The House version, sponsored by Del. Wayne A. Hartman (R-Lower Shore), will be heard in the Environment and Transportation Committee next week.
Legislative action has been previously sought to alleviate some of the effects of all three of the annual gatherings.
In 2018, Gov. Lawrence J. Hogan Jr (R) signed a bill that allows the State Highway Administration and local municipalities to designate “Special Events Zones” in Worcester County. That classification allows for the reduction of speed limits and increase of fines for traffic violations during car-specific events happening around local highways that are anticipated to draw 1,000 attendees or more — regardless of whether or not they’ve been permitted by the government.
When areas are designated to be special event zones, LED traffic signs bearing that classification are planted along the highway.
That legislation was also introduced as an emergency bill.
Local officials say that the 2018 law has helped, but that it isn’t enough.
Carozza told committee members that during last year’s unsanctioned event, two pedestrians were struck by a car whose driver lost control while trying to perform a burnout in the street. One of those pedestrians was a minor.
Waters said that she is sickened by the hundreds of messages she receives from aggrieved residents and visitors about the behavior of the event’s attendees.
Ocean City Chamber of Commerce Director Melanie Purcell said that the revenue the town sees as a result of the thousands of visitors the event brings is not justification for the mayhem that ensues.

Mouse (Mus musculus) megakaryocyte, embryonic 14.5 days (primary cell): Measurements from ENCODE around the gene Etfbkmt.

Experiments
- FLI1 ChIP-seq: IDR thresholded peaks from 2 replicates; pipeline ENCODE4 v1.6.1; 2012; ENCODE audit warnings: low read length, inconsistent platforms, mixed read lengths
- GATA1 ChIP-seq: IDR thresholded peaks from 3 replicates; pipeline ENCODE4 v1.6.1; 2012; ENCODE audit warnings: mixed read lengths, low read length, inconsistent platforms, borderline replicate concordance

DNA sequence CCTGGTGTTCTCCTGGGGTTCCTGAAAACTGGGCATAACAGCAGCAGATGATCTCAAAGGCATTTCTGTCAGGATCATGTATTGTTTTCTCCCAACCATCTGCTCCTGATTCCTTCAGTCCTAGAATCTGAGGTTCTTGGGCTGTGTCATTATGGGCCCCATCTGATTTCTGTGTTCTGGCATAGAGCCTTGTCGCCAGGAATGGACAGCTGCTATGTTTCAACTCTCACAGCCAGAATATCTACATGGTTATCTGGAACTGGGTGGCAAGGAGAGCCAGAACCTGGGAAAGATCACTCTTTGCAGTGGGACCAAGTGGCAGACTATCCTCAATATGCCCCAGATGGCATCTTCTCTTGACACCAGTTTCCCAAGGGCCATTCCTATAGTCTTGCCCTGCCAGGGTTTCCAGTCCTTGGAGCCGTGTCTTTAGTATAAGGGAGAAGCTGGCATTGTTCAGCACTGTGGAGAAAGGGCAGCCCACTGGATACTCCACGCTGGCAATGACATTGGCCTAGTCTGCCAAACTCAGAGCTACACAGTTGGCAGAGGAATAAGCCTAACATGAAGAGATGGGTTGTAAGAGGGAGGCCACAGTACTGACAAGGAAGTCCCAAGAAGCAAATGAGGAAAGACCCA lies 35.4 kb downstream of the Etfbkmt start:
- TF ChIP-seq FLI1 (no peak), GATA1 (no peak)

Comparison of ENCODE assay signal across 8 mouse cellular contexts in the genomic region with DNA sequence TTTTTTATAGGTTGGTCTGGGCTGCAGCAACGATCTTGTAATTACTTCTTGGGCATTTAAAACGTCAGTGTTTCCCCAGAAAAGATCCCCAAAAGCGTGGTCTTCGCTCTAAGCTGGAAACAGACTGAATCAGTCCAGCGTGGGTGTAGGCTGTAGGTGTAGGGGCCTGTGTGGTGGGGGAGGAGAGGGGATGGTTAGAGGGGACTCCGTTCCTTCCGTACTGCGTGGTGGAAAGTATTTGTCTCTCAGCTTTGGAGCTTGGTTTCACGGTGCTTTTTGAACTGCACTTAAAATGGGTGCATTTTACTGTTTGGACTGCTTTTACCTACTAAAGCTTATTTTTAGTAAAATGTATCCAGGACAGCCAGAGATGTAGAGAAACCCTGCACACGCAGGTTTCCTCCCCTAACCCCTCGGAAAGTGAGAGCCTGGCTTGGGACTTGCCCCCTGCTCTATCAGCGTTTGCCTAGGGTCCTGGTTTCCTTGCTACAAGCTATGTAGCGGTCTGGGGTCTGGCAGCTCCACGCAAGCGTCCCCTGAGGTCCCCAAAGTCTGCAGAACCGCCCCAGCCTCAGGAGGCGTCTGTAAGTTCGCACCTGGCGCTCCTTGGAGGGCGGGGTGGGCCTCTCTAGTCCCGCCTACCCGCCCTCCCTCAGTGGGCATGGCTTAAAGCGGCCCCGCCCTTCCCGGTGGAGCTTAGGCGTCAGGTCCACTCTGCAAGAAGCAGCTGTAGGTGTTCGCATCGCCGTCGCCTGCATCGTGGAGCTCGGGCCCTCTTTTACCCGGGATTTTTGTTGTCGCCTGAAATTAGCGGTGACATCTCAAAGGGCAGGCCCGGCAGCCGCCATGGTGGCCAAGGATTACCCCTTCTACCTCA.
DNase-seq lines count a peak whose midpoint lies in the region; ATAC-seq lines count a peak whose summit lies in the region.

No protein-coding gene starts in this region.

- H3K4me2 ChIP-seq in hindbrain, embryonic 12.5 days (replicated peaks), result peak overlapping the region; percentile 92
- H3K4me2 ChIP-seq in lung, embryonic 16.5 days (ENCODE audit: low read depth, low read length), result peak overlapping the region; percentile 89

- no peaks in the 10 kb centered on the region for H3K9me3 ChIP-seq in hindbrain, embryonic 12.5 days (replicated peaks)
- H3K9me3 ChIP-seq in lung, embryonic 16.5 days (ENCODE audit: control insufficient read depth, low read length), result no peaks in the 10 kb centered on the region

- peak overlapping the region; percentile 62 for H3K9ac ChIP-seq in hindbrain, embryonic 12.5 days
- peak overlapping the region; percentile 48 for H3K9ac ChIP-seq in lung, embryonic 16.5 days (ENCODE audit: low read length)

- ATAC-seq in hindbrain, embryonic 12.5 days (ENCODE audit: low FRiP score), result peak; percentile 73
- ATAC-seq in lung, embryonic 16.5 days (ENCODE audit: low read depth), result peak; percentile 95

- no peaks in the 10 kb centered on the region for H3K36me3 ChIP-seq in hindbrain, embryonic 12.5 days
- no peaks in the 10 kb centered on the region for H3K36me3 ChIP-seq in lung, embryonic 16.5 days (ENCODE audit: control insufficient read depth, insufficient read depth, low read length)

“I will say our businesses do see an economic impact from this event. They do see commerce, they do get revenue,” Purcell said. “However, they are willing to sacrifice that to see something done. This is simply not worth the business that they see coming through their doors.”
Ocean City resident Bob Rothermel produces the two sanctioned motorist events.
He said that his Cruisin’ weekend hot rod events that have run for almost 30 years attempt to exude “Happy Days” or “American Graffiti” vibes, but have been “hijacked” in the last few years by what he dubbed the “‘Fast & Furious’ crowd.”
“We don’t run events that look like this,” he told the committee. “We are aghast that something like this happens in our community.”
Rothermel said that he doesn’t want the sanctioned Cruisin’ weekend events — which he called “the largest privately-owned car show east of the Mississippi” — to be exempt from the proposed legislation out of fear that the raucous crowd will start popping up there, too.
Sen. Christopher R. West (R-Baltimore County) questioned why lawmakers shouldn’t push to make exhibition driving in Worcester County a year-round offense rather than just during the sanctioned and unsanctioned vehicular events.
Rothermel said that he’d “like to see it 365 days a year.”
Carozza reinforced the legislation’s urgency.
“All I know is that right now … we need it for Worcester County, and it is an emergency bill because these events are coming up in May,” she said.
Rothermel’s sanctioned Cruisin’ Ocean City spring event is set for May 14-17, and the Endless Summer Cruisin’ weekend for Oct. 8-11.
According to Facebook, this year’s unsanctioned car event in Ocean City will be held Sept. 24-27 — the same weekend as the town’s annual Winefest On The Beach.